“I like to speak just before Happy Hour. This is a pretty depressing topic,” Freddie Warner warned the lunchtime crowd at the Golf Club of Houston Nov. 19.
The topic was health care and the event was the Lake Houston Chamber’s annual State of Health Care luncheon. While the topic was gloomy yet enlightening, the program did end on a positive note.
Warner, chief government relations officer at Memorial Hermann, began his presentation with dire statistics for the group.
“You’re living in Texas, a state with the greatest number of uninsured, 21 percent,” he said. “You’re living in Houston, a city with the highest number of uninsured, 23 percent.”
“We’re ferocious competitors,” Warner said, looking at John Corbeil, CEO of HCA Houston Healthcare Kingwood, who also spoke, “but we’re working together on this issue in Austin and in Washington because it affects both of our organizations, the two largest health care organizations in the City.”
Warner praised Texas State Senator Dan Huberty, who was present, and Congressman Dan Crenshaw for their willingness to discuss health care issues and the current bipartisan effort to resolve what Warner termed the health care crisis in the United States.
In addition to the number of uninsured, Warner singled out aging Baby Boomers who are transitioning into Medicare at the rate of 11,000 Boomers a day.
“Look at how many workers were paying into Social Security when it was set up in the 1930s,” he said, “and look at how many workers are paying into Medicare when it was created in 1965, and then, look at how many fewer workers are paying into both programs. When you factor the Veterans Administration into this, our health care is under water.”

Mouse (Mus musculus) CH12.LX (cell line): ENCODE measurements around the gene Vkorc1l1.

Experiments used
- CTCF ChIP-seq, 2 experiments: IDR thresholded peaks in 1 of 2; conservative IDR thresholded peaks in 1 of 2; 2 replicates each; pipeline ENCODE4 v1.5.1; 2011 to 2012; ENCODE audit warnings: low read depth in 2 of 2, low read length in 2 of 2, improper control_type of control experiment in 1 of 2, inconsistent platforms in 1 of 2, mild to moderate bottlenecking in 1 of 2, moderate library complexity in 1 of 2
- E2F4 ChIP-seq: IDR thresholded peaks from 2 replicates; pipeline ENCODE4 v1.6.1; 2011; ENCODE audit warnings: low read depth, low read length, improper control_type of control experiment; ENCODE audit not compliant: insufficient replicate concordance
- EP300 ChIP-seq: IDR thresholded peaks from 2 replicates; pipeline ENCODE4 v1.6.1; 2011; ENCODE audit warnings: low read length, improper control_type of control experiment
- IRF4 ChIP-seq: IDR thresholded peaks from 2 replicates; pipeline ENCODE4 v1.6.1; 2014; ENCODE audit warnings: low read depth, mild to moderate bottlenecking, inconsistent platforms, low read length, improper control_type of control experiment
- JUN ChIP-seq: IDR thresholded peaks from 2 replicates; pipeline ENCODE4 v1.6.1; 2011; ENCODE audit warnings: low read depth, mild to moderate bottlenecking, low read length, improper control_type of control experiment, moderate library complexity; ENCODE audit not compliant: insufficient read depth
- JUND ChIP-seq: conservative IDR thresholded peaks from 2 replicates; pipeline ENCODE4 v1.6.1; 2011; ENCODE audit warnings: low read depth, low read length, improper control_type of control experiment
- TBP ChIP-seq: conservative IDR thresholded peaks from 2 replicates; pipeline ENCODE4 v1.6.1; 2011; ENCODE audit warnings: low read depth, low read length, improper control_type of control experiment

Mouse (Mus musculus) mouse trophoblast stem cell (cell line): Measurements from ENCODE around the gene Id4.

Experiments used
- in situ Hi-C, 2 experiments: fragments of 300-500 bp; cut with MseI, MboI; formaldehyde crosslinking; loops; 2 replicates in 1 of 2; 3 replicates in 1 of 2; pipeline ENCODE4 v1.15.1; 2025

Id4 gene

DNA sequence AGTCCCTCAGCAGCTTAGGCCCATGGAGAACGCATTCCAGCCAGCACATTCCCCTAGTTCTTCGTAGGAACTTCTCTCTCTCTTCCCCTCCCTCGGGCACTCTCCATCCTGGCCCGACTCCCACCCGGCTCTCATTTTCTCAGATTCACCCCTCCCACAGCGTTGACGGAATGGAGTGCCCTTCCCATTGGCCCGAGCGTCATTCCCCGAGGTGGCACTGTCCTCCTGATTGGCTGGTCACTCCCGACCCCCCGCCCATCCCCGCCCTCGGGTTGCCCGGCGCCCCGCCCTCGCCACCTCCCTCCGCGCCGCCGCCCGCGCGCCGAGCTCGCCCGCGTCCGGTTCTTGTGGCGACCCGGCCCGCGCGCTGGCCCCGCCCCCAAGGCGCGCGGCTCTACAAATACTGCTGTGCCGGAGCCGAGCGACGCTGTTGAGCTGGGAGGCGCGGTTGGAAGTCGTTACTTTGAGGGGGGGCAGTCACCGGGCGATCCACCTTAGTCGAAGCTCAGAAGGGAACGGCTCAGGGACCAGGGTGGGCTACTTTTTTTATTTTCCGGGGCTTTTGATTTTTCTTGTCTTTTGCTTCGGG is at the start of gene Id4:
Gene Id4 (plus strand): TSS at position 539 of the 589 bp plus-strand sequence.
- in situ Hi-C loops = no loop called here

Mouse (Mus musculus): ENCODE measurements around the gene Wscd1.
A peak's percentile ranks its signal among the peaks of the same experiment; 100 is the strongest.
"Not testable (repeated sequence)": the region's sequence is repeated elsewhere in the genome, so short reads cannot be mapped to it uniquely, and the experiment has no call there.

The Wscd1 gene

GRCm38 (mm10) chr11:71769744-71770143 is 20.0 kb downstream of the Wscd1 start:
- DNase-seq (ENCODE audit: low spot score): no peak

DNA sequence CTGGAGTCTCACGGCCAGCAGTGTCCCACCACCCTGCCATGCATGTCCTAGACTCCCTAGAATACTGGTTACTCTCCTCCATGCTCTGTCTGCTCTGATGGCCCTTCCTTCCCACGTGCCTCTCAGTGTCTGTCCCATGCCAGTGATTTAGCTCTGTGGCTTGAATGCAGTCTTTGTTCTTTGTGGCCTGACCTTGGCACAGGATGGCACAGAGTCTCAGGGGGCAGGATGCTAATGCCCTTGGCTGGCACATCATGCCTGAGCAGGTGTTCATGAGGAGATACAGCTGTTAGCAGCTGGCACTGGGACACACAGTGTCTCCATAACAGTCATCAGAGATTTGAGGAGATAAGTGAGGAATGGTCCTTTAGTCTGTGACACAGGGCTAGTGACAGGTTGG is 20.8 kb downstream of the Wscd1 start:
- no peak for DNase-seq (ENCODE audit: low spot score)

Warner cited the EMTALA act, a federal law requiring all Emergency Centers to treat patients regardless of their ability to pay, as one reason for the high cost of health care.
“To each employer in this room, do you realize that, if you provide health insurance, $1,800 to $2,000 is added to your cost for each employee to offset the cost for providing health care to the uninsured,” Warner said.
Politicians don’t want to make any changes because health care is such a volatile issue that it can be successfully used by both parties, Warner said.
Corbeil, the HCA Kingwood CEO agreed that healthcare is confusing.
“My entire family, except for one brother, is or has been in health care, and we find it very confusing,” Corbeil said. “At HCA, we’re trying to simplify health care. We’ve unified our brand across the United States and, with our London hospital, we’re an international health care system.”
HCA Healthcare is focusing on four areas, Corbeil said, quality, cost, access and experience.
“Experience isn’t something that health care organizations have concentrated on but, as you know, we ask our neighbor their opinion about where they would go,” he said. “Experience determines who we choose. Access is important, too, which is why we’re moving out of the hospital and bringing care to our new urgent care center in Kingwood as well as the facilities we’ve opened in Fall Creek and in Cleveland.”
There will be no December Chamber luncheon. The Elected Officials Reception will be held Friday, Dec. 13, 8:30 a.m. at the Golf Club of Kingwood 5860 Wilson Road. State Senator Dan Huberty and Houston City Council Member Dave Martin will be honored for their pro-growth, pro-business legislation and initiatives with the Chamber’s first Spirit of the Chamber award. Attendees will have the opportunity to speak-one-on-one with their elected officials and staff. To register, lakehouston.org.